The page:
Ohio History Journal

  • 1
  • 2
  • 3
  • 4
  • 5
  • 6
  • 7

Emilius Oviatt Randall

Emilius Oviatt Randall.            117


tion from his voice--he needed no pen--the subject-matter

being wide and comprehensive. He gave us the benefit of his

thought and wit upon such topics as "The Boston Tea Party,"

"Washington in the West," "Our First Inhabitants," "The

Original Ohio Land Company," etc., etc., but the crowning favor

was bestowed just one year ago, on Washington's birthday, when

his subject was "Americanization at Home and Abroad." We

marveled as we sat enthralled by his eloquence how he could so

logically travel back from Mt. Sinai and the Mosaic law and

in perfect sequence, profound thought and delicious humor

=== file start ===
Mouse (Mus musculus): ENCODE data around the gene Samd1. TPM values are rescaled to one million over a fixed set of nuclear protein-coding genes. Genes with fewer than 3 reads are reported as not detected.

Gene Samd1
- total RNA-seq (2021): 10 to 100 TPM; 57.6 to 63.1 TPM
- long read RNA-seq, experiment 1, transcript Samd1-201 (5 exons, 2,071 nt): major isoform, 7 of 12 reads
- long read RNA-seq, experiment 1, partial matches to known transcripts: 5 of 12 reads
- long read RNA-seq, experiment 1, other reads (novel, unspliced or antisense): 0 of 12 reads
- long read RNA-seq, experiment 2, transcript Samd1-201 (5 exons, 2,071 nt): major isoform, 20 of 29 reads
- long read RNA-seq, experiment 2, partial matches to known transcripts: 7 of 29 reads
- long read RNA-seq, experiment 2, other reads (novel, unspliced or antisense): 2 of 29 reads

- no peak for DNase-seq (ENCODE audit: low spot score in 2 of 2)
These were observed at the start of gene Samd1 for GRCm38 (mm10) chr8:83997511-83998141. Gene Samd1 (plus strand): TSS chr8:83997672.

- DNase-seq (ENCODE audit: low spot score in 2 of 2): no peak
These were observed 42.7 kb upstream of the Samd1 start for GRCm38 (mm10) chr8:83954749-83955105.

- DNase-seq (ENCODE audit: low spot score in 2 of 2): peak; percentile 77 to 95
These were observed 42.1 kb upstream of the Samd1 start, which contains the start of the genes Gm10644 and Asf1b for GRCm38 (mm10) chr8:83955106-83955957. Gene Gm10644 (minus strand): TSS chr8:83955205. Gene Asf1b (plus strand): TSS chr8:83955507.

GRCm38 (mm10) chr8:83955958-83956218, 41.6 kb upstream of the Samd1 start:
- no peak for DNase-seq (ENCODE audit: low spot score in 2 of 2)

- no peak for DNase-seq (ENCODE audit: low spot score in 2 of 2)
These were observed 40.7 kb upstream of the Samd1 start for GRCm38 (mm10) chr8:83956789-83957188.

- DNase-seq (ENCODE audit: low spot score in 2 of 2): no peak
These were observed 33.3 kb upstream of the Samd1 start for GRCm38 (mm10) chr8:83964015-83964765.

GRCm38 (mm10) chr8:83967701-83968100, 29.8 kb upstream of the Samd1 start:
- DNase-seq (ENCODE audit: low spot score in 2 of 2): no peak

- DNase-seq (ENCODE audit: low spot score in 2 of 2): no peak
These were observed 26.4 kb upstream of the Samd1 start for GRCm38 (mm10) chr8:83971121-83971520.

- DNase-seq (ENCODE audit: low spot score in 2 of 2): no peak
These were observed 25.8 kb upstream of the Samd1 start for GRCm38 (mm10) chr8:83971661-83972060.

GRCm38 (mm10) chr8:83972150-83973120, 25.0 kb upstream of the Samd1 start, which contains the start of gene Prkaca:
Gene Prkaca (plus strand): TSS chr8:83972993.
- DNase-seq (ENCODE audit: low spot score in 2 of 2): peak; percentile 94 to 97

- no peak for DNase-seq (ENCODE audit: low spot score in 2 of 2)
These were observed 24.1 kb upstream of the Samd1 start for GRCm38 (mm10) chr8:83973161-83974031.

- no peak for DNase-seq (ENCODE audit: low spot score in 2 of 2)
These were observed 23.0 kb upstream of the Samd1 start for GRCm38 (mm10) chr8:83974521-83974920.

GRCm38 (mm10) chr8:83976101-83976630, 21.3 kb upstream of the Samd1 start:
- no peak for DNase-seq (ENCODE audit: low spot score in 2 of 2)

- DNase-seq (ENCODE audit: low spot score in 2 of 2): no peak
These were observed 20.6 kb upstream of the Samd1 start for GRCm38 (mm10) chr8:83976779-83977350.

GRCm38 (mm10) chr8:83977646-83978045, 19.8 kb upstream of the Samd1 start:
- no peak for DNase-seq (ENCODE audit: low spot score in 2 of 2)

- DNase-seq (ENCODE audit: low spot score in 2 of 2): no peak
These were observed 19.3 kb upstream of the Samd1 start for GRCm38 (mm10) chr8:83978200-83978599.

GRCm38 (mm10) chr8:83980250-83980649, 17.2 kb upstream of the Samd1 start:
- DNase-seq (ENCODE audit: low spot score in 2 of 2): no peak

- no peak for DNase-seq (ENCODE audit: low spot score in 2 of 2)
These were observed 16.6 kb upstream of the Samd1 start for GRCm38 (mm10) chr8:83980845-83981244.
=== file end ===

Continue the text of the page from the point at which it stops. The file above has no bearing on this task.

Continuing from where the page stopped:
come on down through the ages to the present day and condi-

tions and sum it all up in "Americanization at Home and

Abroad." It was too profound to retain unassisted. Looking

back to that address, I appreciate Mr. Ryan's statement at the

memorial that "in his reading he ran the gamut of human

learning." The chapter hoped, expected, to be able to read at

leisure his remarkable address and great was its surprise and

disappointment to find that not one word had been written, not

a note made; it had simply flowed forth at command - his mind

an inexhaustible reservoir from which he could have drawn


Just one year ago!-but


"Can that man be dead

Whose spiritual influence is upon his kind?

He lives in glory; and his speaking dust

Has more of life than half its breathing moulds."




A Biographical Sketch.


Emilius Oviatt Randall, son of David Austin and Harriet

Eunice (Oviatt) Randall, was born in Richfield, Summit County,

Ohio, October 28, 1850.

The Randall family, from which the subject of this sketch

descended, is recorded in the Domesday Book, prepared by com-

mand of William the Conqueror and containing a list of English